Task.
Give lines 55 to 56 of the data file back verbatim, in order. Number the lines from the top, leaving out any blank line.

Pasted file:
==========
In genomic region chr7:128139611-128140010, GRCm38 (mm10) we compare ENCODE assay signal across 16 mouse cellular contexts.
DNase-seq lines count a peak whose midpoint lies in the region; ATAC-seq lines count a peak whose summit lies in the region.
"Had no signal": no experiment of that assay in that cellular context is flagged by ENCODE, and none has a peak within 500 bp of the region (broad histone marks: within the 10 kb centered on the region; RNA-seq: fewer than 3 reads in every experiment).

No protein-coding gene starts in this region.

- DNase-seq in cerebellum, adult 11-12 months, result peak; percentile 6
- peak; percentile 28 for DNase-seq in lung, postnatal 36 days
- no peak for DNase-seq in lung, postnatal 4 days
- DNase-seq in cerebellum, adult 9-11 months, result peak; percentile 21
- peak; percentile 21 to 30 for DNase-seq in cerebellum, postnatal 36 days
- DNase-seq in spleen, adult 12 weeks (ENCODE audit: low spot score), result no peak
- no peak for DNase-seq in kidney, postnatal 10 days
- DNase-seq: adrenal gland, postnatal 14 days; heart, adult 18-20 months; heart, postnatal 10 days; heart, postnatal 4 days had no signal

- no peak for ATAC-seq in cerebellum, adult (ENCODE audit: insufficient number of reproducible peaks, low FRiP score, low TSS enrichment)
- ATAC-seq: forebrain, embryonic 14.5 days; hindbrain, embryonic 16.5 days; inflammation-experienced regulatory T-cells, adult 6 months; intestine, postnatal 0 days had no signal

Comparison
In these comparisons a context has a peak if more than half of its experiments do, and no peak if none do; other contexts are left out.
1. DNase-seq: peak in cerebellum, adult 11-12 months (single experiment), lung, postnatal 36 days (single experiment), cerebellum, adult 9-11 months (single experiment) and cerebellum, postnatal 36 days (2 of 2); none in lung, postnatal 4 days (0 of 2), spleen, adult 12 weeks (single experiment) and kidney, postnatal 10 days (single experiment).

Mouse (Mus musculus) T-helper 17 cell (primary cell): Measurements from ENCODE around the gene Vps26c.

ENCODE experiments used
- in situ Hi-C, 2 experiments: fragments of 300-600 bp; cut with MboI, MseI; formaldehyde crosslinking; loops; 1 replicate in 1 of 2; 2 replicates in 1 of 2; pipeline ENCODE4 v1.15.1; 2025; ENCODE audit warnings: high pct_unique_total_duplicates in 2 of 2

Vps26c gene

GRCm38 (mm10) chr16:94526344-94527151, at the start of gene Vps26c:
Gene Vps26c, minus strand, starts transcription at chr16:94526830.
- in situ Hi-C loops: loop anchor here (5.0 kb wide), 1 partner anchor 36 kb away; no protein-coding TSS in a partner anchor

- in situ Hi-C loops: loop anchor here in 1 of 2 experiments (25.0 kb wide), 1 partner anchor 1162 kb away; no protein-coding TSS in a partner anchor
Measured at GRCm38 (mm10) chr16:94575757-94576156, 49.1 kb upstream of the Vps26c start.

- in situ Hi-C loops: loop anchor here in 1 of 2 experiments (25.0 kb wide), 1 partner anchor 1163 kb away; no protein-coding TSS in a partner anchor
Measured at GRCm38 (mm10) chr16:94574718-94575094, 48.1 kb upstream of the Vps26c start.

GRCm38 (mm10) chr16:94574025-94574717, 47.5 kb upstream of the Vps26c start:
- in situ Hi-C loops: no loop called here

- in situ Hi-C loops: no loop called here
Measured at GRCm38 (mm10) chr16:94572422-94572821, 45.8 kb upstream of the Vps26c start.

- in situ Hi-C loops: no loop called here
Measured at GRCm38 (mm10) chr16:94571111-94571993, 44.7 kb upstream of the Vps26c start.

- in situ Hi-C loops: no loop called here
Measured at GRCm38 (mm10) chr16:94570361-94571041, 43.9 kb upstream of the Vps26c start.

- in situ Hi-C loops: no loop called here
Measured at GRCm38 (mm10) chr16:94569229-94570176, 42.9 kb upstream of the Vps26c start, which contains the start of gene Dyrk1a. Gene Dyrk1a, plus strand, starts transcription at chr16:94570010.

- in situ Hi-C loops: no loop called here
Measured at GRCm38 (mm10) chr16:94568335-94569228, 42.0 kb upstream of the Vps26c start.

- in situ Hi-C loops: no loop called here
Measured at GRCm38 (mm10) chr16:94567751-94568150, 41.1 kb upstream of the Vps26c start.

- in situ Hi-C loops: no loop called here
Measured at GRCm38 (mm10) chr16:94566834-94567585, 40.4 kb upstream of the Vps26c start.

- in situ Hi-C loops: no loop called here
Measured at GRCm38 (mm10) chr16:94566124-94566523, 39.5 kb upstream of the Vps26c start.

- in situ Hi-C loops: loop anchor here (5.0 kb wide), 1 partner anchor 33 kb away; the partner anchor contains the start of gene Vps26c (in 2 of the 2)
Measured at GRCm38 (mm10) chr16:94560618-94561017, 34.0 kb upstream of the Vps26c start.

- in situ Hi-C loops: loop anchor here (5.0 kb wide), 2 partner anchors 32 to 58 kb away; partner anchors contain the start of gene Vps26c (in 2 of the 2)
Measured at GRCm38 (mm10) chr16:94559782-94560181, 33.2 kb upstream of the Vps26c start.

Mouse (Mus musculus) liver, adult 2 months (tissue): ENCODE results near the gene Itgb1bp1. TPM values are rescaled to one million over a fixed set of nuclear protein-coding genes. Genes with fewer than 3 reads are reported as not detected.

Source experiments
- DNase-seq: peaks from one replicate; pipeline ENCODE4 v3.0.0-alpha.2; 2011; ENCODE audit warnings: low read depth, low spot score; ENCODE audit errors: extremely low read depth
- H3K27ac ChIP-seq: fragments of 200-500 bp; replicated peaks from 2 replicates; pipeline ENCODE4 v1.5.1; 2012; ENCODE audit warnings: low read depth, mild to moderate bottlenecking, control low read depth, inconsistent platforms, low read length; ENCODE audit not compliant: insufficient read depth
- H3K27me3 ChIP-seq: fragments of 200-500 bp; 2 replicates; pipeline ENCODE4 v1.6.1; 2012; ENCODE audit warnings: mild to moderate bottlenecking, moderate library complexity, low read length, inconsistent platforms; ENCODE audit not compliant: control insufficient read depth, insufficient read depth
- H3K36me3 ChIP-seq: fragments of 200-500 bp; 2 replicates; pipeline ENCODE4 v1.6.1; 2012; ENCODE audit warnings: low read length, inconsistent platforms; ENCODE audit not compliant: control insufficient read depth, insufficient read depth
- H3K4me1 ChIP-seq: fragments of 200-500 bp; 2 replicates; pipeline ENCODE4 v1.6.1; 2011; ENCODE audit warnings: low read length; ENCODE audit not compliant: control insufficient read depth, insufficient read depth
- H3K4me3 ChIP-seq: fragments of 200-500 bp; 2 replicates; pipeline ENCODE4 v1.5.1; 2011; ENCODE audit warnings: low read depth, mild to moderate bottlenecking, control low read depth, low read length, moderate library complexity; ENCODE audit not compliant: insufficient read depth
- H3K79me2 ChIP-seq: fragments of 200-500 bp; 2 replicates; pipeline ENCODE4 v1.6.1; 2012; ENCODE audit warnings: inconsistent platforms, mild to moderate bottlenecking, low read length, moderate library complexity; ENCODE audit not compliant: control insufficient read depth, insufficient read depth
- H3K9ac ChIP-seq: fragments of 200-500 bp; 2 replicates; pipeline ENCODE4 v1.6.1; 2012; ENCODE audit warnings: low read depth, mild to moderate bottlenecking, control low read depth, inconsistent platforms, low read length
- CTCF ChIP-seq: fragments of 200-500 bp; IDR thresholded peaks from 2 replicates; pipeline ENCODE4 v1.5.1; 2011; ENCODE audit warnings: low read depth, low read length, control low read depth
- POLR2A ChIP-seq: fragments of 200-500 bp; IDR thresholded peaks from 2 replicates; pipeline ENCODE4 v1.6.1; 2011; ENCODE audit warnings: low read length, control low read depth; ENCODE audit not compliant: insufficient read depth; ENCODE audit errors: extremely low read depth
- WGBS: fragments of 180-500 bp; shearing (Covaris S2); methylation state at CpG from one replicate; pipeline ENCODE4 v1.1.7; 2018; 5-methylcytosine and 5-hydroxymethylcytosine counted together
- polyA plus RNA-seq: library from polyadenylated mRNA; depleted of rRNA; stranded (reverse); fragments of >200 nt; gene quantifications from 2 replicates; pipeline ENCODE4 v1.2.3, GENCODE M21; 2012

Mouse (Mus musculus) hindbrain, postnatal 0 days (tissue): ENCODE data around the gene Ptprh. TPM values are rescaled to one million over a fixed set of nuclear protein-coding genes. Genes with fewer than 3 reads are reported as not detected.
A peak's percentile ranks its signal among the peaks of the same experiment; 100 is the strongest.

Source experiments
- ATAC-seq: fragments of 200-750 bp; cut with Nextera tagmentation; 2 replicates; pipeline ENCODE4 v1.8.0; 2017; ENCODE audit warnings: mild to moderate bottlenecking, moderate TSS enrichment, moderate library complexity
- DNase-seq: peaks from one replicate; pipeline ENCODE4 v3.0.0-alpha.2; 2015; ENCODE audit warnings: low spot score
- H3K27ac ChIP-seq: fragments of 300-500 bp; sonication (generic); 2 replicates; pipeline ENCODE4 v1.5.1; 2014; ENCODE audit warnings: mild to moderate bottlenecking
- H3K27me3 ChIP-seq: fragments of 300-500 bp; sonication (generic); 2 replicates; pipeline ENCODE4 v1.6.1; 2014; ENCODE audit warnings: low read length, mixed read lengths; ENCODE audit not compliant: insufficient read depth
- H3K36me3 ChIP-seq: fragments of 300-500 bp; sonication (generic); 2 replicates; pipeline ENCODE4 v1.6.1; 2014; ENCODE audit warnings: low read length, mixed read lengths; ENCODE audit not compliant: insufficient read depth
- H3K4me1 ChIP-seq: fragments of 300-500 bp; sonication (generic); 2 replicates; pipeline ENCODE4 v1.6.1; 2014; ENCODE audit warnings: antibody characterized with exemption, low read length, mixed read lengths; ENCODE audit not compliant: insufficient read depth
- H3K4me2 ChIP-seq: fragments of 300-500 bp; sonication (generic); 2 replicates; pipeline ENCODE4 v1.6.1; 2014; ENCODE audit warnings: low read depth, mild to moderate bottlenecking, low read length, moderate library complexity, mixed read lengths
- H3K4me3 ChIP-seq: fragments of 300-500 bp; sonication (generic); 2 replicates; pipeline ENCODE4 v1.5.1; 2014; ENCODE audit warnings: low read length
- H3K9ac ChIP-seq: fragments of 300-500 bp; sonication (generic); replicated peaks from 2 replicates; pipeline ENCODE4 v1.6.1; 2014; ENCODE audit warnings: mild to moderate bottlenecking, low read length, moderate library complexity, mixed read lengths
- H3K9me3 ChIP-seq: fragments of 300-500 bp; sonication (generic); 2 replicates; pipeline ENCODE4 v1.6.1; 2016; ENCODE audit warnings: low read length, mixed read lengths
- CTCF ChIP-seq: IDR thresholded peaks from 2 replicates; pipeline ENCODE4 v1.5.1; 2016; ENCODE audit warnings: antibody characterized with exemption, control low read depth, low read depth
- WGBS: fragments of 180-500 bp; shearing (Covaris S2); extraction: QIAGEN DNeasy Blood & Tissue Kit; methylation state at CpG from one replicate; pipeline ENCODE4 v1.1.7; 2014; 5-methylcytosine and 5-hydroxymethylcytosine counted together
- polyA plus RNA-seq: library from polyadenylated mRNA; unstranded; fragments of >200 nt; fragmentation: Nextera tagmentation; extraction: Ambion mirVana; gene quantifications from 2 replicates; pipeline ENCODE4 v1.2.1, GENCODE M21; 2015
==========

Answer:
- H3K27me3 ChIP-seq: fragments of 200-500 bp; 2 replicates; pipeline ENCODE4 v1.6.1; 2012; ENCODE audit warnings: mild to moderate bottlenecking, moderate library complexity, low read length, inconsistent platforms; ENCODE audit not compliant: control insufficient read depth, insufficient read depth
- H3K36me3 ChIP-seq: fragments of 200-500 bp; 2 replicates; pipeline ENCODE4 v1.6.1; 2012; ENCODE audit warnings: low read length, inconsistent platforms; ENCODE audit not compliant: control insufficient read depth, insufficient read depth